A re-post from February of 2011, specifically for my cousin Shell.
I’ve only been fired once.
It was actually quite unfair, coming as it did during my performance review.
I had been unaware, until it was presented to me, that the one woman in a company of 48 who did not care for me was my boss’s best friend.
And she had made it a point to express her displeasure.
I listened in stunned disbelief as, one week before Christmas, I was let go.
“We could put you on a performance plan,” Nancy said, smiling, “but you’d just burn anyway.”
And that, my friends, was a direct quote.
They had security walk me out, a hiccuping woman clutching both her dignity and a cardboard box stuffed with a year’s worth of work-related detritus.
Karen was already home when I got there. Two single women with their two boys. I sat at the kitchen table with my head in my hands.
“Here,” she said, handing me a shot of vodka. I held the shot dully, staring inwardly. She fished a pickle out of the jar, handed it to me.
“Nostrovya,” she said.
We downed our vodka, ate our pickles.
And in the morning, my pillow was wet with tears.
A couple months later, Karen moved out, moved in with the man who would become her husband, moved out to the country where she gained acres of land, a four-bedroom house, Rottweilers and chickens and mosquitoes and a commute that made your eyes cross.
I worked odd jobs until the next full-time opportunity came along; and Karen remained at the place I had just gotten fired from.
She would call me, from time to time, to share the gossip. So and so had a baby. So and so got a divorce.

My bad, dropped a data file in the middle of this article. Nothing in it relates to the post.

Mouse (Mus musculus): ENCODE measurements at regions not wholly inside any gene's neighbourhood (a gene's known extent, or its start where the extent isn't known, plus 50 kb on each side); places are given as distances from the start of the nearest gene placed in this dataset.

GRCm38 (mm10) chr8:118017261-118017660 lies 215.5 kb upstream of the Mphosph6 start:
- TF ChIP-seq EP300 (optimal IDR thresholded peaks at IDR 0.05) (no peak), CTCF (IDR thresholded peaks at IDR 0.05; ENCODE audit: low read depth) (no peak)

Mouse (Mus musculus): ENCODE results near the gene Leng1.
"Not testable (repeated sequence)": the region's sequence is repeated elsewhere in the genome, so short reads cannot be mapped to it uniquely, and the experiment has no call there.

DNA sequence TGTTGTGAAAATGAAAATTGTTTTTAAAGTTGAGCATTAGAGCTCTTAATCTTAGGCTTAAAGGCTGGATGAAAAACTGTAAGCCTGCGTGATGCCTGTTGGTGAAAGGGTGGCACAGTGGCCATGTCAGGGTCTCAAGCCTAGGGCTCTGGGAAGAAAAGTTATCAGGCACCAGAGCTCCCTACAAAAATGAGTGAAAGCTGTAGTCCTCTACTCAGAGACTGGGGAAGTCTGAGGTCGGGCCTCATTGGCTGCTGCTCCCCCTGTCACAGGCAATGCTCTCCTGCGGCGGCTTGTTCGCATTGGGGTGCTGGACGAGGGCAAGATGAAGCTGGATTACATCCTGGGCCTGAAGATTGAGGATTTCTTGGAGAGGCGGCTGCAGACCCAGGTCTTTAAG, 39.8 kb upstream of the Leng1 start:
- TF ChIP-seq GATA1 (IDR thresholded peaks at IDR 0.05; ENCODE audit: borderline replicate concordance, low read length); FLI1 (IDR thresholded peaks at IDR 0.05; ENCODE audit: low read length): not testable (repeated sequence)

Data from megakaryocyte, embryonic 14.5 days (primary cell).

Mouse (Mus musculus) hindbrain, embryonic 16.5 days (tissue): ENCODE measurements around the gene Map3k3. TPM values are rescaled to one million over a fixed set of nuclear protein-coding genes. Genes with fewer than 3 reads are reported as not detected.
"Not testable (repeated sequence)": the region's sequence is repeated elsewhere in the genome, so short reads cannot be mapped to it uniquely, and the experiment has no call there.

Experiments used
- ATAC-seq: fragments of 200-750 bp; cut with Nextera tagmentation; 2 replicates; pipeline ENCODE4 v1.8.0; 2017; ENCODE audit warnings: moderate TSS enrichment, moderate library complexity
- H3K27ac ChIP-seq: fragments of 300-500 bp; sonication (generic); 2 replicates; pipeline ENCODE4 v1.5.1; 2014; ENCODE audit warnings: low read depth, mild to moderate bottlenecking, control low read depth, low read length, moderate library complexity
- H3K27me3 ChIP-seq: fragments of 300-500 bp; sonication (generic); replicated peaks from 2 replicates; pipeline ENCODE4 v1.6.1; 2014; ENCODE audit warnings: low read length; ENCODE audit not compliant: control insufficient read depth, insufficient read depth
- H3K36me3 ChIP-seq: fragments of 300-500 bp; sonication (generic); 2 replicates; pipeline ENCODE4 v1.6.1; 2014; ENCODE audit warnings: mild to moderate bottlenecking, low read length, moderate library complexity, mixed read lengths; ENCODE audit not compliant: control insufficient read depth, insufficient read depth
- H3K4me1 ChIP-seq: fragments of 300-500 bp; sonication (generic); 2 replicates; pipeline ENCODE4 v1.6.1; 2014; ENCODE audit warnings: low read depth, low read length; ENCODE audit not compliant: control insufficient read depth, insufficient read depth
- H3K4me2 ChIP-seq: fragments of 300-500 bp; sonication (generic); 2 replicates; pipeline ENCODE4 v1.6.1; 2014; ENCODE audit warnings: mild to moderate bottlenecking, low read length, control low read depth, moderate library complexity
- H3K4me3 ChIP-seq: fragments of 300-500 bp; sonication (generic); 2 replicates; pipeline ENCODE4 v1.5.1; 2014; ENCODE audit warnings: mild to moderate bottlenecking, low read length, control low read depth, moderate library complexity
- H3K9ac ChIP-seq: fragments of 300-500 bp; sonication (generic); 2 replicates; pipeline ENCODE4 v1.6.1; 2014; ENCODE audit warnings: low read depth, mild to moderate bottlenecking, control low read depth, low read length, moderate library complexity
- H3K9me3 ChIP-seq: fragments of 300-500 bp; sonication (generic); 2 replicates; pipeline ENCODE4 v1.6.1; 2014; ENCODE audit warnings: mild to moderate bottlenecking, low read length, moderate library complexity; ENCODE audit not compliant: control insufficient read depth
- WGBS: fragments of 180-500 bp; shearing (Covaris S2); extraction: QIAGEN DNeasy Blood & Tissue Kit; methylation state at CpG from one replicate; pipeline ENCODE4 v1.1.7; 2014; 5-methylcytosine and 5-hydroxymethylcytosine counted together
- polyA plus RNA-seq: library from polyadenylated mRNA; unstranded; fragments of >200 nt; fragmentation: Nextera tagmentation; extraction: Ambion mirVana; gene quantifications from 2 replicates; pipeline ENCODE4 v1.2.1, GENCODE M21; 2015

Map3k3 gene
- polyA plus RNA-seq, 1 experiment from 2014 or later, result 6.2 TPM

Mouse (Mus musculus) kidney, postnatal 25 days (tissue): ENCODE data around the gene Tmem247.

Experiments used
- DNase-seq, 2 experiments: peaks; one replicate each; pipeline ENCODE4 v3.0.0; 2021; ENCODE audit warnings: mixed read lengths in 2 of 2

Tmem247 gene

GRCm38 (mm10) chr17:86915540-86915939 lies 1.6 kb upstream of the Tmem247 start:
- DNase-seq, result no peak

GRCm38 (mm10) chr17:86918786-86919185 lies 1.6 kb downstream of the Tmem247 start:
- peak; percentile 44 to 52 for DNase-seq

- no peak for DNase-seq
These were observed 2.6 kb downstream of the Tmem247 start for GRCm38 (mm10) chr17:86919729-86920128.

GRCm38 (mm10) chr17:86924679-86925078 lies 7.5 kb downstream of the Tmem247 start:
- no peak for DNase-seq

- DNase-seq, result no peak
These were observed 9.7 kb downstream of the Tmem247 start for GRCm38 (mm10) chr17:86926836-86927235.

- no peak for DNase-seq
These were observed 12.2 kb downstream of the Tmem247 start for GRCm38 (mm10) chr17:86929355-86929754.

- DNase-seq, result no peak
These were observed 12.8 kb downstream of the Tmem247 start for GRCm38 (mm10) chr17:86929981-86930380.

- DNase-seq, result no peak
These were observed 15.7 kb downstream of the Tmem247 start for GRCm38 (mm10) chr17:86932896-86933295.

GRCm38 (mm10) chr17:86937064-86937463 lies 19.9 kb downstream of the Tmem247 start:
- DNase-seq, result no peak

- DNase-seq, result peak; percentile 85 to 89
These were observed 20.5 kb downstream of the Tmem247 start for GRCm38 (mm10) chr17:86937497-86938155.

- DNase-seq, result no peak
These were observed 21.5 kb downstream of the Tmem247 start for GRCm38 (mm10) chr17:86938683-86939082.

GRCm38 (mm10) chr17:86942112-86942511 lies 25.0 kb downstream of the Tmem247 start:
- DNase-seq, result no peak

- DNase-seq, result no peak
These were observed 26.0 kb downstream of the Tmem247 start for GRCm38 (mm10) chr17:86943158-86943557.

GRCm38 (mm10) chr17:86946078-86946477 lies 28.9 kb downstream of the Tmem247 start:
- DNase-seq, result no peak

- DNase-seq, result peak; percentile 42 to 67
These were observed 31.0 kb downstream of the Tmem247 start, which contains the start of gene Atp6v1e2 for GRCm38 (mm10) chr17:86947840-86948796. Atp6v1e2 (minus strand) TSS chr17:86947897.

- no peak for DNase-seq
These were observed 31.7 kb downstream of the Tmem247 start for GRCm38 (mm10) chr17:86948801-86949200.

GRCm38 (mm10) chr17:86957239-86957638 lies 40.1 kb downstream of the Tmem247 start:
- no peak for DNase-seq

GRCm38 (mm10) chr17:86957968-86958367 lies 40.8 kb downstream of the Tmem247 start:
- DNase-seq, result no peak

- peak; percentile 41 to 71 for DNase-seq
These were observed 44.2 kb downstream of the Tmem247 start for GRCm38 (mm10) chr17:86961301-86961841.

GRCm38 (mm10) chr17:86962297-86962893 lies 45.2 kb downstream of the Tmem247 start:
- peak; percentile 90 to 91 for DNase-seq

And someone had been tampering with Nancy’s office.
Karen laughed gleefully. “Someone’s been doing things to her phone,” she whispers.
I switch ears. “Yeah? What things?”
“Yikes!” she hisses. “I gotta go.”
She called back a day later. “Did I tell you what happened to Nancy?”
Nancy. I may never like another person named “Nancy”.
“Someone came in and smeared dog poop all over her phone!”
Karen’s laughing, and from experience I know she’s going to have to wipe her eyes soon. “Her phone! Hee hee hee! Someone smeared what appears to be DOG poop on her phone and now they’re talking about setting up surveillance video! Oops. Shoot. I gotta go.”
She hangs up.
That afternoon, I flip through my mail: bills, circulars – and a newsletter from my old place of employment: Sales are up, costs are down, a recipe from someone in Marketing.
And a short article, written by Karen, about her Rottweilers.
I run to the phone.
“Good afternoon, Free Market Slave Trade.”
“May I speak with Karen, please?”
Tall and tan and young and lovely, the girl from Ipanema goes walking, and when she passes –
“Good afternoon. This is Karen.”
I utter a string of excitable curse words, and Karen starts laughing. “What’s going on with you?”
“I know who smeared the dog poop on Nancy’s phone!”
The line goes absolutely silent.
“Karen, did you just write an article for your company’s newsletter?”
“More to the point, did you write about your dogs?”
The silence, if possible, becomes even more silent.
“!@#$!@*!! They’re going to fire me,” she says, finally.
“Nah,” I said. “They got nothin'. You look like an angel, and everyone loves you.”
She sighs. “I gotta go,” she says.
“She just made me so damn mad,” she says.
“I love you,” I say.
“I love you, too.”
And we laugh.
The surveillance camera never went up, Nancy was fired less than a year later, and the mystery of who smeared the dog poop on her phone remained, officially, unsolved.